“A lot of people seem to believe in a big-Daddy God or a big-cop God or a big-king God. A few believe God is another word for nature, and nature turns out to mean anything they happen not to understand or feel in control of… Okay. That works. The Old Testament God doesn’t violate the way things are now. But that god sounds a lot like Zeus: a superpowerful man, playing with toys the way my youngest brothers play with toy soldiers. Bang, bang! Seven toys fall dead. If they’re yours, you make the rules”.

But Lauren sees a big-man God, or a nature God, as a recipe for giving up. God is Change, she decides: for what is more constant, more dependable, than that everything will change, from the decay or uplift of rocks to the cost of water? Change is the only force that cannot be stopped – but Change can be molded, and make us powerful. As her scriptures soon put it,

“A victim of God may,
Through learning and adaptation,
Become a partner of God.
A victim of God may,
Through forethought and planning,
Become a shaper of God.
Or a victim of God may,
Through shortsightedness and fear,
Remain God’s victim,
God’s plaything,
God’s prey.”

For more than two weeks, it was the task of my middle-school evening reading class to struggle through a mediocre book of outer-space stories years beyond their reading ability. I apologized for the assigned reading, and promised, with my boss’s permission, to improvise something better. Then I noticed that Butler’s Parable of the Sower was easier, in terms of word choices, than the space stories had been.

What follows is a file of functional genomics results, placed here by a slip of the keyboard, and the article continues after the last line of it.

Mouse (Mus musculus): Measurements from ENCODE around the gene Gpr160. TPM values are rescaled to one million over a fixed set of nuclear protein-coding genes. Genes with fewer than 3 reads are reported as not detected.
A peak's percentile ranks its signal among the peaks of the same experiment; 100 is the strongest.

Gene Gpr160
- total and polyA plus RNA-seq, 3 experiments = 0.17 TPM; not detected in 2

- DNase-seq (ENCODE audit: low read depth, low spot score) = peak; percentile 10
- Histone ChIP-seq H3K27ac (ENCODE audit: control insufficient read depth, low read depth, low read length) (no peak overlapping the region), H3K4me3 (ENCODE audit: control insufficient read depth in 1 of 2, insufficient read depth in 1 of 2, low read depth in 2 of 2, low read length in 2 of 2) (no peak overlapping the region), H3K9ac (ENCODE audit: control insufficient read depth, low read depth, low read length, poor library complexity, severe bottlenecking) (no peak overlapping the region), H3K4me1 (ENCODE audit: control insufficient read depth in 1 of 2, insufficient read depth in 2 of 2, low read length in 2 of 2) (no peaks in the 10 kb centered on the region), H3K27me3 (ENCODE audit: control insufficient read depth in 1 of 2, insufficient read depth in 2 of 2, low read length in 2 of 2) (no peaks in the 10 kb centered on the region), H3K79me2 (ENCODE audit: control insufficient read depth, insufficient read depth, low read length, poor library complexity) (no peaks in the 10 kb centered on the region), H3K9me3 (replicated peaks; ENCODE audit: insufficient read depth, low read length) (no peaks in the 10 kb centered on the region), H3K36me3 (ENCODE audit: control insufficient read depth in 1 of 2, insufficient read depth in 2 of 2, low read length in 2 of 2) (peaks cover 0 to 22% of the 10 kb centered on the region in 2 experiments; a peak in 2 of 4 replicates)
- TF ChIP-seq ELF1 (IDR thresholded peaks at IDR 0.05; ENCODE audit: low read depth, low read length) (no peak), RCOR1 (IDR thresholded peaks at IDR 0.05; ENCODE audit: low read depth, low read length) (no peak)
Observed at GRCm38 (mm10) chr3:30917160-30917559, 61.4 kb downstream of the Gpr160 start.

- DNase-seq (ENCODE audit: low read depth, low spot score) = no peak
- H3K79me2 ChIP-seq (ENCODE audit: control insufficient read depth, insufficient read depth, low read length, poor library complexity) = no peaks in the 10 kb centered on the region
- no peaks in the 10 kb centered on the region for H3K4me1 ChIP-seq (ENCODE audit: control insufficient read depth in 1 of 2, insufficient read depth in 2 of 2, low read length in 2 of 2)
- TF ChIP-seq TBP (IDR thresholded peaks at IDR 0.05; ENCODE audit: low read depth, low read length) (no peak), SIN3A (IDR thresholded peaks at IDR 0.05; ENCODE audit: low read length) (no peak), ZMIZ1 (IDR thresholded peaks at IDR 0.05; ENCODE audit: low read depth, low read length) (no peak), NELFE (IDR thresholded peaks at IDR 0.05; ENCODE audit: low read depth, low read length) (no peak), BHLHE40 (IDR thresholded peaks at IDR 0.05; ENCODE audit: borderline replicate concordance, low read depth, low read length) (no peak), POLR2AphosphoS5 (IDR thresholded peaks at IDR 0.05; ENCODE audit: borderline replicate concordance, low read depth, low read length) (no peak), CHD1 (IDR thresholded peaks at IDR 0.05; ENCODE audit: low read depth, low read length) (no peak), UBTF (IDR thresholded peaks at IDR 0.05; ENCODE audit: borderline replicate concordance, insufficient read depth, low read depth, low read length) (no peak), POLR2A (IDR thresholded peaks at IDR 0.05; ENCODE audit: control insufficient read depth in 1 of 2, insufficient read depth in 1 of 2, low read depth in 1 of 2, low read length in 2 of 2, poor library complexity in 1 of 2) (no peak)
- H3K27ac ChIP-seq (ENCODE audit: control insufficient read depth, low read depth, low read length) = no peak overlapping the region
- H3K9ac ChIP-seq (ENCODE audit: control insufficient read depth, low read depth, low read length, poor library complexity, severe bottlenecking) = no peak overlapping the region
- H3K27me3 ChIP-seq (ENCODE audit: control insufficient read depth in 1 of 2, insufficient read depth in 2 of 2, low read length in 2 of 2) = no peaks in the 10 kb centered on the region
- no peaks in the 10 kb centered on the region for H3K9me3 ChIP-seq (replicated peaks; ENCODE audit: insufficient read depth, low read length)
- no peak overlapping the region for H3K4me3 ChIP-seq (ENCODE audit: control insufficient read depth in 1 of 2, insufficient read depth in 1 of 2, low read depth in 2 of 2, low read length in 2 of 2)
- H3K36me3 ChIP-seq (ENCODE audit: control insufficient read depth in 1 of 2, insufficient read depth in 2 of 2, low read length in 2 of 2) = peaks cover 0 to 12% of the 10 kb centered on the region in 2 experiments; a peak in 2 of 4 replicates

The book wasn’t greeted with instant joy, which is my fault, and only partly because I now think it’s at least 9th-grade level. It’s just as bad that, asked to explain the title, I told them the original “parable of the sower” from the Bible, which was new to all of them. Then – since all students skip the little quotes at the start of chapters unless prompted three times, treating them as aimless decoration (like the instructions on assignments) – I pointed the quotes out and explained that Lauren was compiling a Holy Book. The first couple of pages were a struggle, and then Tiffany explained why: “This book is boring! It’s all about religion and stuff!”.

I was horrified. “No it’s not!”, I said. “It’s about violence, and fires, and running away from home!” Suddenly I had their attention. “Does it have guns?”, Geraldo asked, checking out my credibility; “It has lots of guns”, I promised. The reading went much better then, and Geraldo ended up finishing it on his own.

There’s a presidential election going on in 2024. The incumbent has been sending missions to Mars, and on July 30th one of the astronauts gets killed when her protective suit fails. “People here in the neighborhood are saying she had no business going to Mars, anyway. All that money wasted on another crazy space trip when so many people here on earth can’t afford water, food, or shelter”.

A Christopher Donner challenges President Smith with a promise to dismantle the “wasteful, pointless, unnecessary” moon and Mars programs, selling them to corporate bidders. Donner also, says Lauren, “hopes to suspend ‘overly restrictive’ minimum wage, environmental, and worker protection laws for those employers willing to take on homeless employees and provide them with training and adequate room and board”. This is, of course, a call for the return of 19th-century “company towns”, where employers would pay their workers in “company scrip” that could only be spent in town; by cleverly paying workers slightly less than the minimum cost of living in town, employers would then drive their workers further and further into debt, obligated to keep working for the company that issues their currency.